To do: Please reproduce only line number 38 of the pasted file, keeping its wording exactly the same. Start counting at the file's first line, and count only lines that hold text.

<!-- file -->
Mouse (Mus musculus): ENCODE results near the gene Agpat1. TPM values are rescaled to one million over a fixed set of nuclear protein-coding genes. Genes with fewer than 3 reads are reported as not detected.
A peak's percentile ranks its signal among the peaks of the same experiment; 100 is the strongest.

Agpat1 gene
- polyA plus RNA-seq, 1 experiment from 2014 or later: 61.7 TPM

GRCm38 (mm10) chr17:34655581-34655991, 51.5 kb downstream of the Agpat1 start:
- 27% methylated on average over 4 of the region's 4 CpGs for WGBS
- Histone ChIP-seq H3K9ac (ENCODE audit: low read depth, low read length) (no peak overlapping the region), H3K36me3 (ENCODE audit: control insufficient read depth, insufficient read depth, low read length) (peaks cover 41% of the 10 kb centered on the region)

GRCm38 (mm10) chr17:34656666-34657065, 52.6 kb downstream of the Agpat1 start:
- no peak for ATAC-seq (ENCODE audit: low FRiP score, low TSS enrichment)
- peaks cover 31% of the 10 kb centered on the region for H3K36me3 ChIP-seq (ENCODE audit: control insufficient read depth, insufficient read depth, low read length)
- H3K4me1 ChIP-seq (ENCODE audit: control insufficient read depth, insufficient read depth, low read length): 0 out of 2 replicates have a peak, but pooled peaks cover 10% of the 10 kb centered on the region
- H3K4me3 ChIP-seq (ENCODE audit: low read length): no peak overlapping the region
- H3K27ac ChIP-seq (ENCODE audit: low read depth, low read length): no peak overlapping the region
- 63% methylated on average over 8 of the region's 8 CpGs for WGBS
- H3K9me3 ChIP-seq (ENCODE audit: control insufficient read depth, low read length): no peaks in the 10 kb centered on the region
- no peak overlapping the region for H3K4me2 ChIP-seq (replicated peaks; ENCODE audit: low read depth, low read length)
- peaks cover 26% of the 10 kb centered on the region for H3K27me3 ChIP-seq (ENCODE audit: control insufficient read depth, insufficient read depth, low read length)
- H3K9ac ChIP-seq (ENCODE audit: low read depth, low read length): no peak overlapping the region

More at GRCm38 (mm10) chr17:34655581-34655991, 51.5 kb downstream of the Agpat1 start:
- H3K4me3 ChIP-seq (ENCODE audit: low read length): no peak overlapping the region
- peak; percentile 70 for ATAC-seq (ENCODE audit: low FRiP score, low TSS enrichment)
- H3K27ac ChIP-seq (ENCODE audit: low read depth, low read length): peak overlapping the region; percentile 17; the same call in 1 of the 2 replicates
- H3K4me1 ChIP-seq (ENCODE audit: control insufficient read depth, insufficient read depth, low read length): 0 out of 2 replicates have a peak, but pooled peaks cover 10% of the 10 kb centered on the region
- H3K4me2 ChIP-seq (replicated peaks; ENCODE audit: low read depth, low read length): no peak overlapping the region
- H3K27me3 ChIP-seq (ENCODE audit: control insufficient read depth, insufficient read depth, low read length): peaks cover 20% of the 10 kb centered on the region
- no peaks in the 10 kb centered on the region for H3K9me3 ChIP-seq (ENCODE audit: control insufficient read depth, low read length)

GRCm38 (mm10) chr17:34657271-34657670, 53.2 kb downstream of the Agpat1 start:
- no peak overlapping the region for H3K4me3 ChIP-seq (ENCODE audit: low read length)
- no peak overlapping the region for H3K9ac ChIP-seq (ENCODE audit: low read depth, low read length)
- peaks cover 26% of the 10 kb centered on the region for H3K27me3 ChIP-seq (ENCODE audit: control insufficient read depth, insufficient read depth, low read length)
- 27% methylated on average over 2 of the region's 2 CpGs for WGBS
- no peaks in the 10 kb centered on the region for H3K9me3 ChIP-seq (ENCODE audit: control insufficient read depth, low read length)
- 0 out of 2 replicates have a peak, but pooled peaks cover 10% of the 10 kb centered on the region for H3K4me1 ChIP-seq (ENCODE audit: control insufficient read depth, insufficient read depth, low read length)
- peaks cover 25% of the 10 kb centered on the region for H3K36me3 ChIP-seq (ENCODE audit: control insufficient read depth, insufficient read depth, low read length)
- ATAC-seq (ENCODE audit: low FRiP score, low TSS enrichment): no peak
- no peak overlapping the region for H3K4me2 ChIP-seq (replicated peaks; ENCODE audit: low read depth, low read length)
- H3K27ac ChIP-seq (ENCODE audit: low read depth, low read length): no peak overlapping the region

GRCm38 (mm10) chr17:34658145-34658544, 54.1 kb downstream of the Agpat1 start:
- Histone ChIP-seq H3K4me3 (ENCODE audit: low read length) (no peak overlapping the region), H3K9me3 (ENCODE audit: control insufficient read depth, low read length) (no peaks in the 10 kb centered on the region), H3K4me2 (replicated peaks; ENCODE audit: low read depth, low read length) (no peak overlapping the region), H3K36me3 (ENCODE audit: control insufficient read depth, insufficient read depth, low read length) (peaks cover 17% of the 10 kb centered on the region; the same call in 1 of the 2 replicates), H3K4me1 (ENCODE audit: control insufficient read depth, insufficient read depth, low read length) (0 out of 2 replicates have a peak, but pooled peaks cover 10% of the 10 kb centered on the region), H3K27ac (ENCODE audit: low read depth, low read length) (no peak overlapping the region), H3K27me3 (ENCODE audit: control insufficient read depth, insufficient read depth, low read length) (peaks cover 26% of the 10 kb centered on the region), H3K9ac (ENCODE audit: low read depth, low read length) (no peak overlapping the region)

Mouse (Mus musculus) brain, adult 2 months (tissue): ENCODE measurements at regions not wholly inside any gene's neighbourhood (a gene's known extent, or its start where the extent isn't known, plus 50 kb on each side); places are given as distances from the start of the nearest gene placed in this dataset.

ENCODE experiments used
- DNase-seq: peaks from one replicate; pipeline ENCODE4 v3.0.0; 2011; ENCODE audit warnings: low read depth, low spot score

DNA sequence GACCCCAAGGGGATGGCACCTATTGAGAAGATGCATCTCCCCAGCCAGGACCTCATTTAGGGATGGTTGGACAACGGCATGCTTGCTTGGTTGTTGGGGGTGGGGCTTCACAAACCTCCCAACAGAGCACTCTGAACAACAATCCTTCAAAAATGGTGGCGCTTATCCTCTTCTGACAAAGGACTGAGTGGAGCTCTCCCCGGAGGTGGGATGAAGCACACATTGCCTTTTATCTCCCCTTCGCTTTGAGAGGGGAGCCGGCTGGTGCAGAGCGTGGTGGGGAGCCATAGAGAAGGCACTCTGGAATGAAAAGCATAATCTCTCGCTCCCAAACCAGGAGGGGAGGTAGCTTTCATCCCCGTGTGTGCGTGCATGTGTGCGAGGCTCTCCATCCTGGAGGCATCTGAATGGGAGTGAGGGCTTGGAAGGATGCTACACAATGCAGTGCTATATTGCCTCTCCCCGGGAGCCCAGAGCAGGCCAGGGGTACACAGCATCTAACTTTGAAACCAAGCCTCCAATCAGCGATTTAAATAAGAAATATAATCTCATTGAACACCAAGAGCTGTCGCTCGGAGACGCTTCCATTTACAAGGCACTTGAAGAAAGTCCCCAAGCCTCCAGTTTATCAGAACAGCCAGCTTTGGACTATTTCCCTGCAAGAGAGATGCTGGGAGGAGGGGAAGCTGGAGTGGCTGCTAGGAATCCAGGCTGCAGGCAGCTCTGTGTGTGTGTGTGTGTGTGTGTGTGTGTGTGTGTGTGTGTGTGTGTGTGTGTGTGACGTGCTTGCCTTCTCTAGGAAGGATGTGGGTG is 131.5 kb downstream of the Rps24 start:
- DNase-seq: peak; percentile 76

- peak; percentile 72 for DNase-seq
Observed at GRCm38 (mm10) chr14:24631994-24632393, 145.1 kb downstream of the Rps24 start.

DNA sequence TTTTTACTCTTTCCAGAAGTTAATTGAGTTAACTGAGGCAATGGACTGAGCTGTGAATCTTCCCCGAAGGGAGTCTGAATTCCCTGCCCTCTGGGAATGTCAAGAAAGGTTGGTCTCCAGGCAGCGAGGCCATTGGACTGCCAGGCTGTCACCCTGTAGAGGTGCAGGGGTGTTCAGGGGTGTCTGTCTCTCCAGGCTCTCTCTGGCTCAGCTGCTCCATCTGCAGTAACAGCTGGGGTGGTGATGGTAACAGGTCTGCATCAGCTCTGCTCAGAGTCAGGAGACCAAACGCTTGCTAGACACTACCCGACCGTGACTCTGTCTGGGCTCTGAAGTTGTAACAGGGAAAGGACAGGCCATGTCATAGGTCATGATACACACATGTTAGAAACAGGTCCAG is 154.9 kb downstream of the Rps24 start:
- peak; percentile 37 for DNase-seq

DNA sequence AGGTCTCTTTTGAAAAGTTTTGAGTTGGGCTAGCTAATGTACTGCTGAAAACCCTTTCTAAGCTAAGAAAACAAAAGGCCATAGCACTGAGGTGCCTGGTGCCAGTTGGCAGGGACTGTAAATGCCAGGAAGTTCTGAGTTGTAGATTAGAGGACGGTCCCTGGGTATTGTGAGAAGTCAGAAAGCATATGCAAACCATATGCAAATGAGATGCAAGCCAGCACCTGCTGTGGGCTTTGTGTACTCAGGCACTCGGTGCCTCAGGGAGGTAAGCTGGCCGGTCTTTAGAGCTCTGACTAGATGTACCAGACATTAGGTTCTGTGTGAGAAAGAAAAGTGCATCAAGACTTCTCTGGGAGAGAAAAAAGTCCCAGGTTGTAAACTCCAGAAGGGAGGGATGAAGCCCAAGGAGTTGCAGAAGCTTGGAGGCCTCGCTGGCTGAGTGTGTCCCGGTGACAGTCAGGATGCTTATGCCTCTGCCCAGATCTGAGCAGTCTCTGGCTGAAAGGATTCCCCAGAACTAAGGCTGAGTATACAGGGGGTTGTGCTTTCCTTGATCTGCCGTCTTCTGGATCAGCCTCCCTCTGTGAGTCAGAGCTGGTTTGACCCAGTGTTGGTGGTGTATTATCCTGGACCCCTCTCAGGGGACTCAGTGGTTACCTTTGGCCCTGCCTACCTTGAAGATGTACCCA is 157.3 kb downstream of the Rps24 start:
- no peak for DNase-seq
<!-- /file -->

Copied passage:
GRCm38 (mm10) chr17:34658145-34658544, 54.1 kb downstream of the Agpat1 start: